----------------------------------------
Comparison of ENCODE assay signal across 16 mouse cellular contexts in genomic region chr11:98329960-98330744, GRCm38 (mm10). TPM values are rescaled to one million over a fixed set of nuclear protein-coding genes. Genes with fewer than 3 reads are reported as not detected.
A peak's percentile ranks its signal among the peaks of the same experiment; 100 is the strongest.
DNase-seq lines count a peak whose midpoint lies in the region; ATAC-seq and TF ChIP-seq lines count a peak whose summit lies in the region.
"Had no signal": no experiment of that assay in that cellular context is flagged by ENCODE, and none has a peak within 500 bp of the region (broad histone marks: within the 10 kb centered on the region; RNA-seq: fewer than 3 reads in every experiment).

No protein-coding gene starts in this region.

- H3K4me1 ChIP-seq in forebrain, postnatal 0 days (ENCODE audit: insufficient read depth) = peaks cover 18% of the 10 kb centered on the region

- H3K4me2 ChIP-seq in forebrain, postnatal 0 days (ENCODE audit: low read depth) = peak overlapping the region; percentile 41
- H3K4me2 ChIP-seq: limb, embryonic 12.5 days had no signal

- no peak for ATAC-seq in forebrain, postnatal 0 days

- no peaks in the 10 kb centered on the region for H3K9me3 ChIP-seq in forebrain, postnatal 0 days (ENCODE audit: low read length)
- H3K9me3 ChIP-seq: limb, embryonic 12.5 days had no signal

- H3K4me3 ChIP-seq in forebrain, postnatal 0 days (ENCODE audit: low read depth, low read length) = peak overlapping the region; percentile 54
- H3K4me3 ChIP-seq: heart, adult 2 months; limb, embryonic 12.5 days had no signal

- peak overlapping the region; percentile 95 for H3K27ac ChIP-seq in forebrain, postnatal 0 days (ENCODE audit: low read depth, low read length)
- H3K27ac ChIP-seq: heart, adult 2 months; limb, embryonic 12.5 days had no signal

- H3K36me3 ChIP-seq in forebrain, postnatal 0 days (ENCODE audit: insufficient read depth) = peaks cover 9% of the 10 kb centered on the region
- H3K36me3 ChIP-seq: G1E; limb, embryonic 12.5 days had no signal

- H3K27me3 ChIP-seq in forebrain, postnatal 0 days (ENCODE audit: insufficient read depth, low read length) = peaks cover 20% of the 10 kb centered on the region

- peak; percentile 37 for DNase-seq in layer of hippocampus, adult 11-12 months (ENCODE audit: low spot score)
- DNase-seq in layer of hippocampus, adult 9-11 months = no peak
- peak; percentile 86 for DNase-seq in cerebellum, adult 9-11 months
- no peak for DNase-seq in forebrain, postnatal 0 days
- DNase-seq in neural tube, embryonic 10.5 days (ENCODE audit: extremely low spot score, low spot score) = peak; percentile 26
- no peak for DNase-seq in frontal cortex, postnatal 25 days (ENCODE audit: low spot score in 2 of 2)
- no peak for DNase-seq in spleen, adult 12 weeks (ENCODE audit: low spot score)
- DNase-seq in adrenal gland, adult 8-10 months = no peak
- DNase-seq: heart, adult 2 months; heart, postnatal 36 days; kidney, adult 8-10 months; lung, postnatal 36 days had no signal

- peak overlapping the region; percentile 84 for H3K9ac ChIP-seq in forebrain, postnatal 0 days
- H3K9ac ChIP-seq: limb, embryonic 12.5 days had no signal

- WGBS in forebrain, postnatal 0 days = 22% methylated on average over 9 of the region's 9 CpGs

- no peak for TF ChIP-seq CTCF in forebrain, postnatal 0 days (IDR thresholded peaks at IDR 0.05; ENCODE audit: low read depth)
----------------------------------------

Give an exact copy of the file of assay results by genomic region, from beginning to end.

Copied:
Comparison of ENCODE assay signal across 16 mouse cellular contexts in genomic region chr11:98329960-98330744, GRCm38 (mm10). TPM values are rescaled to one million over a fixed set of nuclear protein-coding genes. Genes with fewer than 3 reads are reported as not detected.
A peak's percentile ranks its signal among the peaks of the same experiment; 100 is the strongest.
DNase-seq lines count a peak whose midpoint lies in the region; ATAC-seq and TF ChIP-seq lines count a peak whose summit lies in the region.
"Had no signal": no experiment of that assay in that cellular context is flagged by ENCODE, and none has a peak within 500 bp of the region (broad histone marks: within the 10 kb centered on the region; RNA-seq: fewer than 3 reads in every experiment).

No protein-coding gene starts in this region.

- H3K4me1 ChIP-seq in forebrain, postnatal 0 days (ENCODE audit: insufficient read depth) = peaks cover 18% of the 10 kb centered on the region

- H3K4me2 ChIP-seq in forebrain, postnatal 0 days (ENCODE audit: low read depth) = peak overlapping the region; percentile 41
- H3K4me2 ChIP-seq: limb, embryonic 12.5 days had no signal

- no peak for ATAC-seq in forebrain, postnatal 0 days

- no peaks in the 10 kb centered on the region for H3K9me3 ChIP-seq in forebrain, postnatal 0 days (ENCODE audit: low read length)
- H3K9me3 ChIP-seq: limb, embryonic 12.5 days had no signal

- H3K4me3 ChIP-seq in forebrain, postnatal 0 days (ENCODE audit: low read depth, low read length) = peak overlapping the region; percentile 54
- H3K4me3 ChIP-seq: heart, adult 2 months; limb, embryonic 12.5 days had no signal

- peak overlapping the region; percentile 95 for H3K27ac ChIP-seq in forebrain, postnatal 0 days (ENCODE audit: low read depth, low read length)
- H3K27ac ChIP-seq: heart, adult 2 months; limb, embryonic 12.5 days had no signal

- H3K36me3 ChIP-seq in forebrain, postnatal 0 days (ENCODE audit: insufficient read depth) = peaks cover 9% of the 10 kb centered on the region
- H3K36me3 ChIP-seq: G1E; limb, embryonic 12.5 days had no signal

- H3K27me3 ChIP-seq in forebrain, postnatal 0 days (ENCODE audit: insufficient read depth, low read length) = peaks cover 20% of the 10 kb centered on the region

- peak; percentile 37 for DNase-seq in layer of hippocampus, adult 11-12 months (ENCODE audit: low spot score)
- DNase-seq in layer of hippocampus, adult 9-11 months = no peak
- peak; percentile 86 for DNase-seq in cerebellum, adult 9-11 months
- no peak for DNase-seq in forebrain, postnatal 0 days
- DNase-seq in neural tube, embryonic 10.5 days (ENCODE audit: extremely low spot score, low spot score) = peak; percentile 26
- no peak for DNase-seq in frontal cortex, postnatal 25 days (ENCODE audit: low spot score in 2 of 2)
- no peak for DNase-seq in spleen, adult 12 weeks (ENCODE audit: low spot score)
- DNase-seq in adrenal gland, adult 8-10 months = no peak
- DNase-seq: heart, adult 2 months; heart, postnatal 36 days; kidney, adult 8-10 months; lung, postnatal 36 days had no signal

- peak overlapping the region; percentile 84 for H3K9ac ChIP-seq in forebrain, postnatal 0 days
- H3K9ac ChIP-seq: limb, embryonic 12.5 days had no signal

- WGBS in forebrain, postnatal 0 days = 22% methylated on average over 9 of the region's 9 CpGs

- no peak for TF ChIP-seq CTCF in forebrain, postnatal 0 days (IDR thresholded peaks at IDR 0.05; ENCODE audit: low read depth)